The Department of Agriculture, Environment and Rural Affairs (DAERA), Northern Ireland Fire & Rescue Service (NIFRS) Police Service of Northern Ireland (PSNI) and Ulster Farmers Union (UFU) are asking farmers, land managers and the public for their help during the current dry weather spell.
As the dry weather continues, DAERA, NIFRS, PSNI and UFU are once again advising visitors to rural areas, as well as residents, to act responsibly and be vigilant for wildfires especially over this bank holiday weekend.
Environment Minister Edwin Poots MLA said; “The recent wildfire in the Mournes on Donard Mountain has shown how quickly a wildfire can spread creating significant risk to life and property while causing extensive environmental damage and diverting the emergency services resources away from where they are most needed, protecting and serving the community.
“With the COVID-19 restrictions starting to relax and people travelling to see friends, family and enjoy the countryside, the need for responsible behaviour and increased vigilance at this time cannot be overstated. The wildfire risk increases with members of the public taking advantage to get back into the countryside. The use of barbeques, camp fires and other open ignition sources should be avoided in or near areas where there is a risk of a vegetation fire starting (areas with gorse, forestry, heather or dry grasses).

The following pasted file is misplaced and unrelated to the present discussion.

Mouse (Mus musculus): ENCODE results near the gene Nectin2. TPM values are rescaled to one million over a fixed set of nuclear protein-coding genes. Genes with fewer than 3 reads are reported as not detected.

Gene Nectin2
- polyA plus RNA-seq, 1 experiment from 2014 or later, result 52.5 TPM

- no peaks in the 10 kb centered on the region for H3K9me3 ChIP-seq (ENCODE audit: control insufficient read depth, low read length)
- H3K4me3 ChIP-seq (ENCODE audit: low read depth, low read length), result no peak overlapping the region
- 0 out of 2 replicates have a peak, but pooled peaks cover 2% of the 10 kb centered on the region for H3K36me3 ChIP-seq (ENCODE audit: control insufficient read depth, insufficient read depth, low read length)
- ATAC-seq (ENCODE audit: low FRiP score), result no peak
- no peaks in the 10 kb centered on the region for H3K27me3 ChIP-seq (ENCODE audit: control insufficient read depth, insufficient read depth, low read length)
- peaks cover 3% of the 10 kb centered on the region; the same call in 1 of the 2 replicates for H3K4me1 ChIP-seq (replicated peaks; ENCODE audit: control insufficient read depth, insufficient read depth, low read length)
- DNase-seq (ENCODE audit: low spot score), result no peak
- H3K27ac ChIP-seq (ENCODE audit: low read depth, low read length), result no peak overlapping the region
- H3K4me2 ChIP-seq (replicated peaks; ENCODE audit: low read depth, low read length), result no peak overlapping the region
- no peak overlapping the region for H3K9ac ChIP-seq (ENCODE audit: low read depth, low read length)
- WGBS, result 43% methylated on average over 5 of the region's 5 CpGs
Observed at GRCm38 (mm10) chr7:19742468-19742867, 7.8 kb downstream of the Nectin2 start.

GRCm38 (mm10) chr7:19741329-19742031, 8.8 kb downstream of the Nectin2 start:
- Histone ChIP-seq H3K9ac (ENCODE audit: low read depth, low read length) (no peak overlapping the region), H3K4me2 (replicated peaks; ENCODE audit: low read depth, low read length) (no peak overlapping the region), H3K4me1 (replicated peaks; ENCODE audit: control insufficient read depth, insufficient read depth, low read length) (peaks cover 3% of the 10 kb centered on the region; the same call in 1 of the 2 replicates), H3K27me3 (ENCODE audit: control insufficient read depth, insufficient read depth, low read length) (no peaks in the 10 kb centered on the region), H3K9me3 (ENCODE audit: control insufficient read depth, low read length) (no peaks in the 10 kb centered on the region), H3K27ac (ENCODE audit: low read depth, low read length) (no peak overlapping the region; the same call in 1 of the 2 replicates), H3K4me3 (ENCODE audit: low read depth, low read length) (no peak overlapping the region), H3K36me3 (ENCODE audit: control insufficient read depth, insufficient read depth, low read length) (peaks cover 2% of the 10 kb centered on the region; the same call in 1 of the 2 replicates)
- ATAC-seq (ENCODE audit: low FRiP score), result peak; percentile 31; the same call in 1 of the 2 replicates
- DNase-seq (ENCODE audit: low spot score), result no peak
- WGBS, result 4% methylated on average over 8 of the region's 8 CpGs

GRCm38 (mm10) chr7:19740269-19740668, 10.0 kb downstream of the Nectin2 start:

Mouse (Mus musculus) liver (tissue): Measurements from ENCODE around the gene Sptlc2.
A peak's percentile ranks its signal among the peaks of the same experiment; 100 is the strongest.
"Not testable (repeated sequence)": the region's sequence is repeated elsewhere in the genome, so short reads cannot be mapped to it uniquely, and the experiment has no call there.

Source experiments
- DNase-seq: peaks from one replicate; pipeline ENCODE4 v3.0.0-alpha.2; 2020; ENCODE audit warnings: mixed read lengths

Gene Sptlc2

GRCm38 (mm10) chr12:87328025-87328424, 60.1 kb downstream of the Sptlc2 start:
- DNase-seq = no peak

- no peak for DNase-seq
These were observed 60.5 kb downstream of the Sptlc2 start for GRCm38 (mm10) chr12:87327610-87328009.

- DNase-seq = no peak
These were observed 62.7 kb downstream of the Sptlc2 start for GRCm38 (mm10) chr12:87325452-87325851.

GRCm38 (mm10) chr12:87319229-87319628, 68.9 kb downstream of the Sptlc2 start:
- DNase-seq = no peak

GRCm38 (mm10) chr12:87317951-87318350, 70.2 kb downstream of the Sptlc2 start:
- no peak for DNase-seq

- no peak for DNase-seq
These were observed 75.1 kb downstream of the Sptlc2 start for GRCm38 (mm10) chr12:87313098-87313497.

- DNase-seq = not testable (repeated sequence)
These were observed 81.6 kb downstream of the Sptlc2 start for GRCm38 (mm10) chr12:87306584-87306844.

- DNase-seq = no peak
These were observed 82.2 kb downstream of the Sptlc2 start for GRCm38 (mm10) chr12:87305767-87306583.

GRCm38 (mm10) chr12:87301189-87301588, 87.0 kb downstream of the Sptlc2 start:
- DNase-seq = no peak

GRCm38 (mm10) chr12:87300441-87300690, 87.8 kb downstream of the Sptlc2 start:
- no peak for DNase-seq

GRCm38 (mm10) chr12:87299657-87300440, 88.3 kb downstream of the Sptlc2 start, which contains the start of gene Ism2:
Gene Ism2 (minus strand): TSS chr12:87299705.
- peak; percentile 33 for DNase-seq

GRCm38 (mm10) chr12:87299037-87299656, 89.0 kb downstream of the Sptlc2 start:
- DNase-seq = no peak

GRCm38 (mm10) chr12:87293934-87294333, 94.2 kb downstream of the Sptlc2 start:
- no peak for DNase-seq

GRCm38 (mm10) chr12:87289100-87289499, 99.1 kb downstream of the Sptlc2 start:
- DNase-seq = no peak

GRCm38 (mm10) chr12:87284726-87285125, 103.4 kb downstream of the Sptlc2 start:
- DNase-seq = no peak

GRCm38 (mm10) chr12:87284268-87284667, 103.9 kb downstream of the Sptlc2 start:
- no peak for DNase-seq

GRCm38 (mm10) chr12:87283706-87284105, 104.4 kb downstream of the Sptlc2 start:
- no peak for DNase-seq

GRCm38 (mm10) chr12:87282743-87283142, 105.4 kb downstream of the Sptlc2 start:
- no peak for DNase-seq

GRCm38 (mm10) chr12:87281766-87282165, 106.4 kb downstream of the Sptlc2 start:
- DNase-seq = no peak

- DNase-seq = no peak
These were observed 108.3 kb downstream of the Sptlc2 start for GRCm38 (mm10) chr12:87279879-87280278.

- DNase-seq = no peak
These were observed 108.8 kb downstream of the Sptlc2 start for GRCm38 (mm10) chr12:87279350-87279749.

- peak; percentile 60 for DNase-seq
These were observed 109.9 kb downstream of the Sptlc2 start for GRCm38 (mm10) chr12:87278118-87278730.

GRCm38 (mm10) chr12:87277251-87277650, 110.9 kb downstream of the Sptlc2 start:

“On behalf of all partner organisations I am asking the public, farmers, rural dwellers and other countryside users to be extremely vigilant regarding the use of fire. Please report any suspicious or illegal activity to the PSNI via 999 and report all fires immediately to the NIFRS via 999.”
There remains a risk of wildfire across Northern Ireland. Fires can take hold and spread quickly on dry ground, with potentially devastating consequences.